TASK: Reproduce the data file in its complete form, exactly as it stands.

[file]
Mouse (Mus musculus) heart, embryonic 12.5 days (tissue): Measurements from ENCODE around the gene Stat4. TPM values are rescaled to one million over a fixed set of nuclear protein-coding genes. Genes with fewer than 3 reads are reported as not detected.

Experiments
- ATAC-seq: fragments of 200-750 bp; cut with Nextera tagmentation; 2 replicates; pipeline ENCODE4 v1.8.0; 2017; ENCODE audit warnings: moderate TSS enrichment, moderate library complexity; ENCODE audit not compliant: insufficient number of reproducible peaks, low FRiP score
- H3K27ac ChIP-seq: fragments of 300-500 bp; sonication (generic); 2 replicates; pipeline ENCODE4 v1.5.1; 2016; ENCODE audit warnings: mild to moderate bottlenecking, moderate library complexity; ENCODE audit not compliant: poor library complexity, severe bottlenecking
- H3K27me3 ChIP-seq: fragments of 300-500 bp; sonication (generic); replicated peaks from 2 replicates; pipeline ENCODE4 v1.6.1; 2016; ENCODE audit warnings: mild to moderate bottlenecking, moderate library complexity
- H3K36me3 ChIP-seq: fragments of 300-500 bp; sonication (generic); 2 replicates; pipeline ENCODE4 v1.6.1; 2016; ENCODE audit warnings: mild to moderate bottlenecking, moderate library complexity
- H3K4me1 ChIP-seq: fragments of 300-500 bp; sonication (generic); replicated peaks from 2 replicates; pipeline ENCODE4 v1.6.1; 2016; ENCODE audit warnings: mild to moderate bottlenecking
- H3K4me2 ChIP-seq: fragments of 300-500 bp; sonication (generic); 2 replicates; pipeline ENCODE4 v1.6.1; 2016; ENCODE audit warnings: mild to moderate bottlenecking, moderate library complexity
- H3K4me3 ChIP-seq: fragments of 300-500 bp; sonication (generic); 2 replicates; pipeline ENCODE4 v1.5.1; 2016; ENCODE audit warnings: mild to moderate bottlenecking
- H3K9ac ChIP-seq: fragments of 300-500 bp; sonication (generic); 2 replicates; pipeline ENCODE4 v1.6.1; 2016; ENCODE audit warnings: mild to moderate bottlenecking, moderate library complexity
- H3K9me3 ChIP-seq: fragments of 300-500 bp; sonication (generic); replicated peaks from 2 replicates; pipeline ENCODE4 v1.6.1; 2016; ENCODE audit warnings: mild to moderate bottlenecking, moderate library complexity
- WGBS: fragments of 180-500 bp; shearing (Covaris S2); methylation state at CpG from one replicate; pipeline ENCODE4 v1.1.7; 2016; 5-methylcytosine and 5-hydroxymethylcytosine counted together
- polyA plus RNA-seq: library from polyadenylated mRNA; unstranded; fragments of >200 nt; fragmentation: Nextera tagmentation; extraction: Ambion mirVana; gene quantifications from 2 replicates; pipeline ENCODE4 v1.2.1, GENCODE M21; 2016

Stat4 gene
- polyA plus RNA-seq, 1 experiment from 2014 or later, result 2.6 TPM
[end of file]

Mouse (Mus musculus) heart, embryonic 12.5 days (tissue): Measurements from ENCODE around the gene Stat4. TPM values are rescaled to one million over a fixed set of nuclear protein-coding genes. Genes with fewer than 3 reads are reported as not detected.

Experiments
- ATAC-seq: fragments of 200-750 bp; cut with Nextera tagmentation; 2 replicates; pipeline ENCODE4 v1.8.0; 2017; ENCODE audit warnings: moderate TSS enrichment, moderate library complexity; ENCODE audit not compliant: insufficient number of reproducible peaks, low FRiP score
- H3K27ac ChIP-seq: fragments of 300-500 bp; sonication (generic); 2 replicates; pipeline ENCODE4 v1.5.1; 2016; ENCODE audit warnings: mild to moderate bottlenecking, moderate library complexity; ENCODE audit not compliant: poor library complexity, severe bottlenecking
- H3K27me3 ChIP-seq: fragments of 300-500 bp; sonication (generic); replicated peaks from 2 replicates; pipeline ENCODE4 v1.6.1; 2016; ENCODE audit warnings: mild to moderate bottlenecking, moderate library complexity
- H3K36me3 ChIP-seq: fragments of 300-500 bp; sonication (generic); 2 replicates; pipeline ENCODE4 v1.6.1; 2016; ENCODE audit warnings: mild to moderate bottlenecking, moderate library complexity
- H3K4me1 ChIP-seq: fragments of 300-500 bp; sonication (generic); replicated peaks from 2 replicates; pipeline ENCODE4 v1.6.1; 2016; ENCODE audit warnings: mild to moderate bottlenecking
- H3K4me2 ChIP-seq: fragments of 300-500 bp; sonication (generic); 2 replicates; pipeline ENCODE4 v1.6.1; 2016; ENCODE audit warnings: mild to moderate bottlenecking, moderate library complexity
- H3K4me3 ChIP-seq: fragments of 300-500 bp; sonication (generic); 2 replicates; pipeline ENCODE4 v1.5.1; 2016; ENCODE audit warnings: mild to moderate bottlenecking
- H3K9ac ChIP-seq: fragments of 300-500 bp; sonication (generic); 2 replicates; pipeline ENCODE4 v1.6.1; 2016; ENCODE audit warnings: mild to moderate bottlenecking, moderate library complexity
- H3K9me3 ChIP-seq: fragments of 300-500 bp; sonication (generic); replicated peaks from 2 replicates; pipeline ENCODE4 v1.6.1; 2016; ENCODE audit warnings: mild to moderate bottlenecking, moderate library complexity
- WGBS: fragments of 180-500 bp; shearing (Covaris S2); methylation state at CpG from one replicate; pipeline ENCODE4 v1.1.7; 2016; 5-methylcytosine and 5-hydroxymethylcytosine counted together
- polyA plus RNA-seq: library from polyadenylated mRNA; unstranded; fragments of >200 nt; fragmentation: Nextera tagmentation; extraction: Ambion mirVana; gene quantifications from 2 replicates; pipeline ENCODE4 v1.2.1, GENCODE M21; 2016

Stat4 gene
- polyA plus RNA-seq, 1 experiment from 2014 or later, result 2.6 TPM